Here’s why Florida’s first 3D printed house is still not completed

3D Printed House — Courtesy: Shutterstock — Matjazz

Eight months after construction started, Florida’s first 3D printed house remains a shell of what its finished form will look like thanks to several delays. 

Kyndra Light, the company’s co-owner behind the project, Precision Building and Renovating, said shipping delays and a combination of COVID-19 pausing construction efforts had pushed the end date from February to the end of May. 

“It was a perfect storm,” she told the Democrat Thursday about the house in the center of the Griffin Height neighborhood. “We’re hopeful that we’ll be done in the next month.”

The three-bedroom, two-bath home, which will have a starting listing price of $225,000, still needs appliances, flooring, electric wiring, paint, and kitchen furnishings before being ready for its first open house viewing.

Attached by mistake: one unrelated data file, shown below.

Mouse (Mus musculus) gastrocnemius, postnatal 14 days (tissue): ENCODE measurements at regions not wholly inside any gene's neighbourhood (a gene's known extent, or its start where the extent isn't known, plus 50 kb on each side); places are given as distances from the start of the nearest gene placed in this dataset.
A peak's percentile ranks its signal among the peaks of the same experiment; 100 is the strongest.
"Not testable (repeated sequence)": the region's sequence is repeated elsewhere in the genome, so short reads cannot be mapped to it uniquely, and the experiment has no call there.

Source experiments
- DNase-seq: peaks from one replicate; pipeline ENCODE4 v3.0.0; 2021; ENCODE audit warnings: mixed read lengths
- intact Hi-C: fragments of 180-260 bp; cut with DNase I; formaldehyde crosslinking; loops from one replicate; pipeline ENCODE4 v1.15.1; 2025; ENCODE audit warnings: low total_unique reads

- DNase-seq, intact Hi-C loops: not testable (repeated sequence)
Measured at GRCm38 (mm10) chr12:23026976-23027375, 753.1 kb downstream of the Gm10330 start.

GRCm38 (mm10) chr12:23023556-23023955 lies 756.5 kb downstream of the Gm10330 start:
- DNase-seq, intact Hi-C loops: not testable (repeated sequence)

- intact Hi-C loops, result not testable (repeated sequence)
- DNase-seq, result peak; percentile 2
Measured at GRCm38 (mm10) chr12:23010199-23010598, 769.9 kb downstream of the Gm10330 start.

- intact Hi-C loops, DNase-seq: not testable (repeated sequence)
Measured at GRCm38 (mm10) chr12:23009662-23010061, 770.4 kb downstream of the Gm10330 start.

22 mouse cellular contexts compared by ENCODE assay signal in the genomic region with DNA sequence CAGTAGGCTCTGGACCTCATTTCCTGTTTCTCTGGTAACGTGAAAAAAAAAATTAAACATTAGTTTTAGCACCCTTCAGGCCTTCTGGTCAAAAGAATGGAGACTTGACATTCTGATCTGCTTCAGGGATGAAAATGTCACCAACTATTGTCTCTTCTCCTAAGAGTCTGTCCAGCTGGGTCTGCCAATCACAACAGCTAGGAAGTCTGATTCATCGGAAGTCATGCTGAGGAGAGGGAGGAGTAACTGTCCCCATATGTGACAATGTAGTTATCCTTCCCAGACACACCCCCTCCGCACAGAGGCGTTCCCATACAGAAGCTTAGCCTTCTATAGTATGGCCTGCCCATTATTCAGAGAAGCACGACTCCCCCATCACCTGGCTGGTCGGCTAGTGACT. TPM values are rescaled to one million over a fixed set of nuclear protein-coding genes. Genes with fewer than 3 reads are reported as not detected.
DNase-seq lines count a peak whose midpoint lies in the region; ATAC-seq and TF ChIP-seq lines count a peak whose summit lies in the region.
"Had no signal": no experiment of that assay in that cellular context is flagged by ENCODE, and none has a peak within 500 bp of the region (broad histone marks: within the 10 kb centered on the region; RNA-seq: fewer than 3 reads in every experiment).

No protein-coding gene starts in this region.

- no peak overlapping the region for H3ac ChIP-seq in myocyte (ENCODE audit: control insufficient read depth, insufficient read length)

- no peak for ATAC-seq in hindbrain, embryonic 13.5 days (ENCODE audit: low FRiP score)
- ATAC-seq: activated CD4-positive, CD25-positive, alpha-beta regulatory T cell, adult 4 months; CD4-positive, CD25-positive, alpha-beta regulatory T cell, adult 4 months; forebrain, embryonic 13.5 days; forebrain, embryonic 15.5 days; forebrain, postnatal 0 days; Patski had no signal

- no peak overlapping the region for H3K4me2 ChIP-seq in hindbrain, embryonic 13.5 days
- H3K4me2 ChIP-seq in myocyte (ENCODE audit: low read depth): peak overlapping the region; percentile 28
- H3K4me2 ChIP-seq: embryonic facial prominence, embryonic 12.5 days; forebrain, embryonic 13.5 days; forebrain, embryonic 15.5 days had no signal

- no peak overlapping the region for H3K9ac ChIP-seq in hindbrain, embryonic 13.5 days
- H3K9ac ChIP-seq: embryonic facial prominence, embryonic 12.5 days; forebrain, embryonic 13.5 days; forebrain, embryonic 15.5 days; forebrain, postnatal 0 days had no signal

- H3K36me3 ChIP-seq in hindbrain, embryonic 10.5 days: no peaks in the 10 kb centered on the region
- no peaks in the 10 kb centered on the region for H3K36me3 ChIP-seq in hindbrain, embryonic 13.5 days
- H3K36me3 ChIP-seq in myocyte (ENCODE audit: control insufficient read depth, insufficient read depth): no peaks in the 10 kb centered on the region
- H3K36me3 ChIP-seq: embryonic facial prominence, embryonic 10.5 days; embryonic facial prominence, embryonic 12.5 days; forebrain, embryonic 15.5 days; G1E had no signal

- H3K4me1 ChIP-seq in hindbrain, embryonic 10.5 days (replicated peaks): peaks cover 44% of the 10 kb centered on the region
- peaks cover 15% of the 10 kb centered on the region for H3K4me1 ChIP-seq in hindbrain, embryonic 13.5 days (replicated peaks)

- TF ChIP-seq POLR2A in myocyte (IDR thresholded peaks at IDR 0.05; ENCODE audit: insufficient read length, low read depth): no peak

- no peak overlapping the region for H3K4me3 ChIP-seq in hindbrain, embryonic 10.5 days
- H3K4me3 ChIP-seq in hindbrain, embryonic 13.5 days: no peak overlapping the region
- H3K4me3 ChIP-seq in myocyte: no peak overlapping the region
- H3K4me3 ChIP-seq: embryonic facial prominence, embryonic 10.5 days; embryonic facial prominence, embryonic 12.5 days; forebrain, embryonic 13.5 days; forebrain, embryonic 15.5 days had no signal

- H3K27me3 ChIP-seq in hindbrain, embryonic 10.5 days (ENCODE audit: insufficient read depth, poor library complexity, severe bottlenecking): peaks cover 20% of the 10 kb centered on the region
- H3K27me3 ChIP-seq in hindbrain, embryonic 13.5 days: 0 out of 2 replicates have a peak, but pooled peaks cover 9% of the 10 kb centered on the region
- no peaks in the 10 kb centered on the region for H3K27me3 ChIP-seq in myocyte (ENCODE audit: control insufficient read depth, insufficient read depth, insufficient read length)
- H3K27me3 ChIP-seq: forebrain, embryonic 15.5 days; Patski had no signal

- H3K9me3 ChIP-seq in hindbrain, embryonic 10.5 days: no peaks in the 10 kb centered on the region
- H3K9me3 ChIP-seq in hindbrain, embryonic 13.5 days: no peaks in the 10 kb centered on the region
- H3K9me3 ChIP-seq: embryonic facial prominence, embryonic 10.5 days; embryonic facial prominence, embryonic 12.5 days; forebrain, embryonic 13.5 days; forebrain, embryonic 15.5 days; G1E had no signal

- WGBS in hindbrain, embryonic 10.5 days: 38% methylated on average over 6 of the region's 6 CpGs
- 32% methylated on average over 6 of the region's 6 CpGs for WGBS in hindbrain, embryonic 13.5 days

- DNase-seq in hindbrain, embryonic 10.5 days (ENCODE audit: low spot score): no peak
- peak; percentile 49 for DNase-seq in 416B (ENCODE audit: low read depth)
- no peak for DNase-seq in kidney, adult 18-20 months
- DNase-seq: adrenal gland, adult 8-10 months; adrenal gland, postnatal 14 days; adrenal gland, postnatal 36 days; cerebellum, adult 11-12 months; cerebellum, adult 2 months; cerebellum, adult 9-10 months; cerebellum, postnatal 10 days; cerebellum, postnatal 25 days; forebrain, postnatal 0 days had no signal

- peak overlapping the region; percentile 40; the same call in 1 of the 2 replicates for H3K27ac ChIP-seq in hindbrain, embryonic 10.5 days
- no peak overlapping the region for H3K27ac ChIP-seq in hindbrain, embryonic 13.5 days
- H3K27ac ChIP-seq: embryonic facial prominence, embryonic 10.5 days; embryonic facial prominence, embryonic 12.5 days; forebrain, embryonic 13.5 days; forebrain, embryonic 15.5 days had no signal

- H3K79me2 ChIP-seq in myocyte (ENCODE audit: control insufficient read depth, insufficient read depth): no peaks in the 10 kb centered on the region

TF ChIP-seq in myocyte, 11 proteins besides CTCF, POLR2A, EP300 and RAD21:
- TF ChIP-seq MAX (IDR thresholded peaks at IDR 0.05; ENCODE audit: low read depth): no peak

The “printing job” was done by Printed Farms, a Florida startup that has access to Danish manufacturer COBOD’s construction 3D printer. Printed Farms continues to bring a turn-key solution for builders to bring 3D construction to mainstream use.

The initial wall pouring was completed in under two weeks. By the next month, the house’s shingle roof, which was selected to fit in with the neighborhood’s style, was installed.

One of the house’s most distinct features is its curved exterior and interior walls. According to Light, the rounded look will still shine through, but not in a way that attracts too much attention.

People from across the world including Japan, Russia, the Netherlands, and Israel have called and visited the house. Light says she expects the home to be bought as soon as it’s put on the market.

Now that Light and the team know which materials are needed, scheduling, and the cost from their first 3D printed structure, they are planning to develop others.

“We’d love to do many more of these,” she said, adding that the 3D printing technology is not limited to housing: “We can do infrastructure projects, build things like public restrooms, benches or a large facility, so the sky is the limit.”

“I definitely think 3D printing is a pillar in the construction industry, right now,” says Apis Cor’s Business Operation Manager, Jennifer McKinney. “The innovation is needed, and another great benefit of it is it replaces human error.” 

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